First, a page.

It’s no secret that print channels have taken a beating lately, with consumer demand shifting away from traditional media.
Millennial audiences are immersed in digital media and, at a glance, seem oblivious to the impact of print. “Content is king” has been Internet marketing’s rallying cry since 2009, and modern marketers have focused campaigns more and more exclusively on pushing out digital content via blogs, social media, online ads and search engine optimization.
So what does this mean for print? Is lowered demand for long-revered media such as newspapers a fad or a trend that points to a fundamental shift in consumer behavior?
Despite the popular assertion that “print is dead,” ad sales indicate that some forms of print advertising are more viable than ever.
For example, fashion magazine Vogue enjoyed its second-highest number of ad sales ever in July of 2013, a trend shared that same year by many other entertainment magazines, including Glamour, Teen Vogue, Cosmopolitan and Esquire.
Presentation on the print medium
Daniel Dejan — a marketing consultant and print and creative manager for Sappi Fine Paper — will be in town next month to present how print is being used by brands today and how digital and print channels can be combined to generate powerful results.
Dejan will deliver the 90-minute presentation “Print & Everything Else” at the American Marketing Association of West Michigan’s monthly luncheon on Jan. 13, at the Calvin College Prince Conference Center, from 11:15 a.m.-1:15 p.m.
People can register online.
Looking closer at print
Sales trends notwithstanding, Dejan emphasized the core benefits of print.
“Print has been around for such a long time that we have metrics, analytics, ways to measure and quantify the results — things which we’re only now learning to do with social media,” he said.
Print offers a credibility no other medium can offer. Digital publishing might be prolific, but in most cases the “churnalism” of Internet content reduces the authoritative impact. However, an ad or editorial you can hold in your hand has both impact and legitimacy.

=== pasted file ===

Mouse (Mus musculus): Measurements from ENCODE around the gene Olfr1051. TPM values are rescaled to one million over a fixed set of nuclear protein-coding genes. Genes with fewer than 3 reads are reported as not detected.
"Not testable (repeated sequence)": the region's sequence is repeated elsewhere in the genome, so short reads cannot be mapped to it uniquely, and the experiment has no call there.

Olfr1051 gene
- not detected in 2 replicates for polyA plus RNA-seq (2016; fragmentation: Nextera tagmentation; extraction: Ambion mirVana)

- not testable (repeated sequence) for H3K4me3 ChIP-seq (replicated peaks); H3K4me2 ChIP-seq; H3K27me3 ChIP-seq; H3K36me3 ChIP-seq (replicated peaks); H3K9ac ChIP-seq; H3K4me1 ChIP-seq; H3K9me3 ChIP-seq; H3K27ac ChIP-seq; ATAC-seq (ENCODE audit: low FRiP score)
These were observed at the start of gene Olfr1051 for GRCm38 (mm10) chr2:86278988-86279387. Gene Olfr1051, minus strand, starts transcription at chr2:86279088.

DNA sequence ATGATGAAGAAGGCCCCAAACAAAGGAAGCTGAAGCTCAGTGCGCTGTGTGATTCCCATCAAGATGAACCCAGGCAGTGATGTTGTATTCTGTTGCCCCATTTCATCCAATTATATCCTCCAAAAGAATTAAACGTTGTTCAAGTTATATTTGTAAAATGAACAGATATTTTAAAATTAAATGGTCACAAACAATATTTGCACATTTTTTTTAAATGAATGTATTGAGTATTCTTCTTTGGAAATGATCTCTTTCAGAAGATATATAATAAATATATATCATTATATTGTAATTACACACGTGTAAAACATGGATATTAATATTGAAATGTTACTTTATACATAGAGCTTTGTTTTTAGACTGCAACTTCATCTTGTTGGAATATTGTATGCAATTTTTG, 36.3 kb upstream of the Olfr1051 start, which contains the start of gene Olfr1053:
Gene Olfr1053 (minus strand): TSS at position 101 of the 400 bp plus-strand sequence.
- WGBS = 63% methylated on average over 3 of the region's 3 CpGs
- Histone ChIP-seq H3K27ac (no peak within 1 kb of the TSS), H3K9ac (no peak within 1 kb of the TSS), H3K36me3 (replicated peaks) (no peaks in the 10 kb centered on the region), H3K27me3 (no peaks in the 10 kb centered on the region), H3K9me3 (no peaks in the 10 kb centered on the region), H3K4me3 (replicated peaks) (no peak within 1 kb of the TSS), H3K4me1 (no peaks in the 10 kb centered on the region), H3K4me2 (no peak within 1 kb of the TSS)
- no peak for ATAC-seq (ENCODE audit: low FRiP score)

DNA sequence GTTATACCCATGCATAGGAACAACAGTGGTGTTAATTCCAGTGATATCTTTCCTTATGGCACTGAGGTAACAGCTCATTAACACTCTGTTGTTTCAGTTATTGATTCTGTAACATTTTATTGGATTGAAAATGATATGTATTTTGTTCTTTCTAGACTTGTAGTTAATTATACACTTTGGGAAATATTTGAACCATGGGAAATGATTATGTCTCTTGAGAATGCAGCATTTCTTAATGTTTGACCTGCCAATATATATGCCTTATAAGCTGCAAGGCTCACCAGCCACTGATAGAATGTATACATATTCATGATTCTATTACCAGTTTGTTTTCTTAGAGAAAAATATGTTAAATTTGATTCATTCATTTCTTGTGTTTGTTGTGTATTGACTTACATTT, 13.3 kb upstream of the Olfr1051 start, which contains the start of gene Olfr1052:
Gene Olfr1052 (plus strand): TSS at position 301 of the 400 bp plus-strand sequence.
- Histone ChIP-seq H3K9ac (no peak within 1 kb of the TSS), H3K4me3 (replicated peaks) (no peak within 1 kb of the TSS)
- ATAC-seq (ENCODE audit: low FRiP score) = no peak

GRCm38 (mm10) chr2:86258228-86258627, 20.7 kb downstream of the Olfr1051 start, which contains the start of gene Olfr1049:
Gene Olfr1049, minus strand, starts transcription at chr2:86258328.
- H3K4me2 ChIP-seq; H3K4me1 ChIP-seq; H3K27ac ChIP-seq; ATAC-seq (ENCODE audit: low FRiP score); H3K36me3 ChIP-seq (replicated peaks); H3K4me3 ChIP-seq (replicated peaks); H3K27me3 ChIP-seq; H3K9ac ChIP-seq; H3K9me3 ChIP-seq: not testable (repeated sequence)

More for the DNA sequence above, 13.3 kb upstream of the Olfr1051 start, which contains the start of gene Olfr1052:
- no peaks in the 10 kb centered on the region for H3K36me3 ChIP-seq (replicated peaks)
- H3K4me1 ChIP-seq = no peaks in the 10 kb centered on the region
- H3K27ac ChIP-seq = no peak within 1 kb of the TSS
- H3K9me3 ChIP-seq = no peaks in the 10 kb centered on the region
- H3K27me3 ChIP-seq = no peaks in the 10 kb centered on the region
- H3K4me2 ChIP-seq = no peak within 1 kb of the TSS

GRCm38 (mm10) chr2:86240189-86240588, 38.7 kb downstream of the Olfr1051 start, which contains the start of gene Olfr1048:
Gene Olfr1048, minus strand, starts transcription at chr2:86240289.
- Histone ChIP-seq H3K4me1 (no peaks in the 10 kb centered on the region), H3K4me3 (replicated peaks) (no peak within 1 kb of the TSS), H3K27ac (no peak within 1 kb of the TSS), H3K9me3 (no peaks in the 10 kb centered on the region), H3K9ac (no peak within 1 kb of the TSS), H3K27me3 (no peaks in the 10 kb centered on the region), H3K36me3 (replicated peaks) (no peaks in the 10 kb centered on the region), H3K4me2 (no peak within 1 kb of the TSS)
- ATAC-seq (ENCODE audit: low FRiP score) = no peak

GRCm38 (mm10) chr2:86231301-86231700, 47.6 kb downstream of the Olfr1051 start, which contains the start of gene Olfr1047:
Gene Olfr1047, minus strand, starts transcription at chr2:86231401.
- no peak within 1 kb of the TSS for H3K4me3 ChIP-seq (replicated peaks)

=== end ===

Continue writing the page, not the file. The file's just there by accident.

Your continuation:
As for who can be reached with print, Dejan said that there’s still plenty of demand for print in the millennial generation.
“We haven’t lost the younger demographics,” he said. “They still love print. They just love it in different forms. They love magazines, books, direct mail, and they love personalization. They love to see their name in print.”
While bullish demand for print in entertainment and other industries has left many marketers scratching their heads, integrated marketers view it as an opportunity to close the gap between print and digital. According to Dejan, closing that gap is the most effective strategy modern brands and marketers can take.
“Yes, this is the digital age, and the future lies in digital technology,” writes Mike Leister at Business2Community. “But if you want your marketing strategy to be truly effective, think multi-channel.”
Integrated marketing campaigns combine the best qualities of print and digital media and work together to reach their objectives. Print such as magazine advertising and direct mail continue to be one of the most cost-effective ways to reach a targeted audience, while permission-based email marketing and social media offer low-cost ways to engage audiences where they live and play. Effectively combining the two channels requires an understanding of how they’re used differently — and what audiences expect from them.
For example, audiences in digital spaces, such as email marketing, expect advertisers to ask permission to deliver their message. Emails going to readers who volunteered their email address in a website signup form have an exponentially higher open rate than their non-permissive counterpart: spam.
“If I want your email address, the best way to get it is to either send you a piece of direct mail or to use magazine advertising, because I can do supremely targeted marketing using direct marketing and magazines, and the fact is these channels are still the best way to reach the largest audience,” Dejan said.